1. The Dressing Room
In the distant 1900s, the idea of the dressing room that has robotic arms that brush, clean, and groom you while you sit in a chair was first invented, an idea that would soon be a constant feature in cartoons and films envisioning the future. Notice the tape-recorder like device next to the armchair - this is a tape player that's supposed to allow the user to select from a few ready-to-wear looks for those days you're in a rush.
Although this is far from the reality in the early 2000s, we do have a wide range of grooming tools and devices that didn't exist at the beginning of the previous century, such as a hairdryer and the like, so it's not completely out of the ballpark.
2. The Living Room
How do you envision the most convenient and amazing living room of the future? Well, we're willing to bet that it's nothing like the innovation suggested in 'Popular Mechanics' in the 1950s, as their idea of the next big living room innovation waiting to happen as... waterproofing.
Everything, starting from the couch, to the floors, and even the curtains would be made of plastic and synthetic fibers and become water-resistant. All the busy housewives of the 2000s would have to do to clean the room would be to hose down the room with plenty of water, and the excess water would run down the hole in the middle of the room. Needless to say, that idea is quite silly.
3. The Bathroom
When it comes to the bathroom of 2015, it would become a lot more than just an ordinary bathroom according to the makers of the iconic film 'Back to the Future II" back in the 1980s. This new and improved bathroom would also be fitted with a computerized family diagnosis and medical treatment center (seen on the wall).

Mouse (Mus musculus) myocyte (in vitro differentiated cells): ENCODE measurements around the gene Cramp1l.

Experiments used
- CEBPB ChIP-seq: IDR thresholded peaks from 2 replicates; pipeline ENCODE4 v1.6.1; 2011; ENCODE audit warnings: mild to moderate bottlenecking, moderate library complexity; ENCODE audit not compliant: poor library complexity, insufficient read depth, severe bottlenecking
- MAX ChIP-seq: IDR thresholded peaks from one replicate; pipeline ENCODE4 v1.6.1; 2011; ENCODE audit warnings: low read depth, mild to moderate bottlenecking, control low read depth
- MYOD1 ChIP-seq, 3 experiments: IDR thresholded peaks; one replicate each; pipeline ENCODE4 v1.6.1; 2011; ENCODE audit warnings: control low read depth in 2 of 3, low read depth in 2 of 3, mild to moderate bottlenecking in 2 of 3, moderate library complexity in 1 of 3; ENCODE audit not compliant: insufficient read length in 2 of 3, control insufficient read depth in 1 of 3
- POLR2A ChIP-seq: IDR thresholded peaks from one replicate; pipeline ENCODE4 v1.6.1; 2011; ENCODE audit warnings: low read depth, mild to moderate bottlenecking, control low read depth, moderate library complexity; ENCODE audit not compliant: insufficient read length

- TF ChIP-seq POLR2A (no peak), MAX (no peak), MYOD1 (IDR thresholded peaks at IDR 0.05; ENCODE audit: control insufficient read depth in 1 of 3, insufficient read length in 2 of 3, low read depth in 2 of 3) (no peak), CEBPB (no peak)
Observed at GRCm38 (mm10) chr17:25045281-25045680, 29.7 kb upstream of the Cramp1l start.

Instead of a shower, people would use a water-free sanitation chamber that uses steam-spray and lasers to wash you clean. What can we say? We just wish scientists would come up with all these inventions asap!
4. The Bedroom
This interior was created in the 1960s by the famous interior designer Joe Colombo, who thought that the homes of the future would be a huge open space divided into sleeping, living, and kitchen zones. When it comes to the bedroom area specifically, it would look like an enclosed sleeping pod completed with a bathroom and wardrobe. Open space environments are, in fact, very popular these days, granted they don't look much like Colombo's groovy interior here.
5. The Game Room
Slightly later, in the 1970s, Paul Alexander designed this interactive gaming room, where the digital world would be mixed with reality. Swimming pools would be set up with gaming screens on the perimeter so that you could swim up and directly play pinball. The large bowl-like sofa, in turn, would be situated right next to the multimedia center. Alas, most of us are still waiting for our gaming rooms today, but truthfully, most people are able to replace that entire room with just one handheld smartphone these days.
6. The Kitchen
The kitchen is the last room featured on this list. This specific design comes from the 1950s, and some of its most notable features are disposable plastic plates and silverware that dissolve in hot water, as well as a rotating cylindrical fridge that can be loaded directly from the garage to avoid having to carry heavy grocery bags.
Lastly, this kitchen is fitted with a glass dome oven, as well as self-heating countertops that are touch activated. While some of these ideas, like the single-use cutlery may strike you as terribly wasteful and bad for the environment, many of us would surely appreciate that cylindrical fridge and some of those other neat inventions.
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